Yet beyond her actual performance, Aparicio play a much-needed role in Mexican cinema. Rarely are dark-skinned, indigenous people portrayed in film and television in Mexico, and when they are, they function as background characters. “Roma,” by contrast, revolves around Cleo. In several scenes, she speaks Mixtec with Adela, the family cook, making this a film that even most Mexicans (me included) need subtitles to fully understand. Few people outside their community can understand their language, but that doesn’t make their stories any less real or important.
The family’s story, of course, is set to a specific time and place. You can see it in the fashion, the hairstyles and the cars, of course, but also in a vintage can of Choco-Milk, in logos of the 1968 Olympics and 1970 World Cup, and in the electoral posters for then President Luis Echeverría. You can also see it in the political unrest and in the way it permeates daily life, whether in a conversation during lunch about a child getting shot for throwing a water balloon at a military vehicle, or a massive riot seen from the window of a furniture store.
But as much as the film is linked to its time, it also paints a living, breathing portrait of a Mexico that can still be seen today. It shows in the quiet bedtime prayers and lullabies, in its eloteros preparing corn on the cob for children after school, in the earthquakes that will briefly interrupt daily life. And it does it all in crisp 65 millimeter monochrome film, that Cuarón takes advantage of in virtually every shot. Every single frame is a lesson in lighting and composition. So much happens at any given moment, yet the background elements are not a distraction, but rather a complement to the story.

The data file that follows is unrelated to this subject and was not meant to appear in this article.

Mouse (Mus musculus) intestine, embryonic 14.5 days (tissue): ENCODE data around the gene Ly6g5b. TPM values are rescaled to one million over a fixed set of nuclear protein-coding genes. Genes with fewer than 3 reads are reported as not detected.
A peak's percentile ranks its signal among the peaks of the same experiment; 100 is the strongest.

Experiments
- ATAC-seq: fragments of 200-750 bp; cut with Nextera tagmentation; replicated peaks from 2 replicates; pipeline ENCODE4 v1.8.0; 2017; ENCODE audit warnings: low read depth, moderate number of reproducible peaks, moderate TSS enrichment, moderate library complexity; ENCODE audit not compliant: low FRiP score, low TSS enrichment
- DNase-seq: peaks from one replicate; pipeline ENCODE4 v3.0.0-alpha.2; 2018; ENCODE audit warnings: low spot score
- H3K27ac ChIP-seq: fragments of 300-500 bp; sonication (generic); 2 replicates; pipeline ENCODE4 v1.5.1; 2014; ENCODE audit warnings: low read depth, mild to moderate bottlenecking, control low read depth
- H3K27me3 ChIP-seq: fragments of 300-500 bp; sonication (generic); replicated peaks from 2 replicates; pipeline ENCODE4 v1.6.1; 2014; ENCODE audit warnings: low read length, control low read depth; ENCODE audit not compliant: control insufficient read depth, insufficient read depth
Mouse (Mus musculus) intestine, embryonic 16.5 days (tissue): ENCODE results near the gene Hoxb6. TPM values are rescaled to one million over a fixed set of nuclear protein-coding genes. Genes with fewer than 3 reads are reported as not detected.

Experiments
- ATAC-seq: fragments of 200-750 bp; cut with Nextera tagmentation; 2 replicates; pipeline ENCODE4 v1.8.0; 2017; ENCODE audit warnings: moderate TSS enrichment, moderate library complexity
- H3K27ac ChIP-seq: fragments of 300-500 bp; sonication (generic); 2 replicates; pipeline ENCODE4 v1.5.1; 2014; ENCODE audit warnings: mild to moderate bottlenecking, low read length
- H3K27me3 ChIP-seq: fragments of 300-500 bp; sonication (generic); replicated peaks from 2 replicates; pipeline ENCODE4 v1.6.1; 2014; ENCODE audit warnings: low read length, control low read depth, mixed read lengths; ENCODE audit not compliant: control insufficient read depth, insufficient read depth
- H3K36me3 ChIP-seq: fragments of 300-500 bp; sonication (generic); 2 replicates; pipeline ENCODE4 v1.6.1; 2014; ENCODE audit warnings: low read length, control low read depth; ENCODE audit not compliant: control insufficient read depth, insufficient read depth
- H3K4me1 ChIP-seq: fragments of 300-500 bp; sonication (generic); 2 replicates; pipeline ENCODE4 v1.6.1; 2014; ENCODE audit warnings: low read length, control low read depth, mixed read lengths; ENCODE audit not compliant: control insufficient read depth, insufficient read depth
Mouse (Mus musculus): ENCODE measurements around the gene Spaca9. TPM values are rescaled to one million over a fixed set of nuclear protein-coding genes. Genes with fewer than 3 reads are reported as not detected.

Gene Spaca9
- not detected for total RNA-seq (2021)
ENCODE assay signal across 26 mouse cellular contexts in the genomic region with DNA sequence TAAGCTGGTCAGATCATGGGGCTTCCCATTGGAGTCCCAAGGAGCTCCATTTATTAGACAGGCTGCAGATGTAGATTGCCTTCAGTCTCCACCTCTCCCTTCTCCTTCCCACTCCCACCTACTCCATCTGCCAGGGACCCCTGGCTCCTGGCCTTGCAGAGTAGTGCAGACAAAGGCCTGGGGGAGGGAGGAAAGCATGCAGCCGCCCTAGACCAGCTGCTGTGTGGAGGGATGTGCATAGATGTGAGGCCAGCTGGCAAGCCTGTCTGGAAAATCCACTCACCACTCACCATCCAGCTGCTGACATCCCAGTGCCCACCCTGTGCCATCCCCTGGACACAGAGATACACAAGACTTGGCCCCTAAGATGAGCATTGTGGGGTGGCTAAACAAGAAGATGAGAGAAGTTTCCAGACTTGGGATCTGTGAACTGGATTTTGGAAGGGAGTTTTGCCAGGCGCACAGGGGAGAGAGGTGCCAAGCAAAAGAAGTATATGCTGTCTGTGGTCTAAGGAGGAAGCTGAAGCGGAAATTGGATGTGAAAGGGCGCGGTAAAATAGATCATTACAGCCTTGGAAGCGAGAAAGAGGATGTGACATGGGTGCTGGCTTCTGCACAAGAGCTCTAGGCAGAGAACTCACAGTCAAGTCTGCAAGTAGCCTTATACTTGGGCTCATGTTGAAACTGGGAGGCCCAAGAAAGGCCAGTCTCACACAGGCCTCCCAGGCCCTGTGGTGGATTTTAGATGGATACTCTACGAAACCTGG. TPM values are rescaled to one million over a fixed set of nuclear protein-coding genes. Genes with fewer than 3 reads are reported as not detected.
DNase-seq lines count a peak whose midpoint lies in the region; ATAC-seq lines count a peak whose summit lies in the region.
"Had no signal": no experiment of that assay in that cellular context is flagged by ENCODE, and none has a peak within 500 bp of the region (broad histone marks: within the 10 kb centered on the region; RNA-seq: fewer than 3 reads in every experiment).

The film has been available for streaming since December 14 on Netflix, but I strongly recommend watching it in a theater if you have the chance. Unfortunately, the only one that showed it in Chicago, the Landmark Century Centre Cinema in Lakeview, is no longer screening it, but if the Academy nominates the film for Best Picture, it might return to the big screen. The photography looks amazing, for one, but the sound design is equally breathtaking. We can hear Mexico in its sonic depiction of a late summer afternoon: a knife sharpener’s whistle rattling the dogs, whose barks echo in the neighbors’ garages. We can hear it too in the singsong voices of its street vendors. In the political posters preaching prosperity in dirt-road slums, where sandaled women walk to the tortillería. We can also hear the screams and chaotic chatter in an overcrowded hospital in a sound mix so immersive it actually sounds like people are talking next to you.
The best part of “Roma,” however, is its pacing. It is a film that lingers. If Cleo goes up or down a flight of stairs, Cuarón (ever a fan of long takes) will show you every single step. If she’s at the movies, you’ll be with her until the lights turn on and the audience stands up and leaves. That’s probably the most authentic element of the film. Life, of course, doesn’t allow any edits.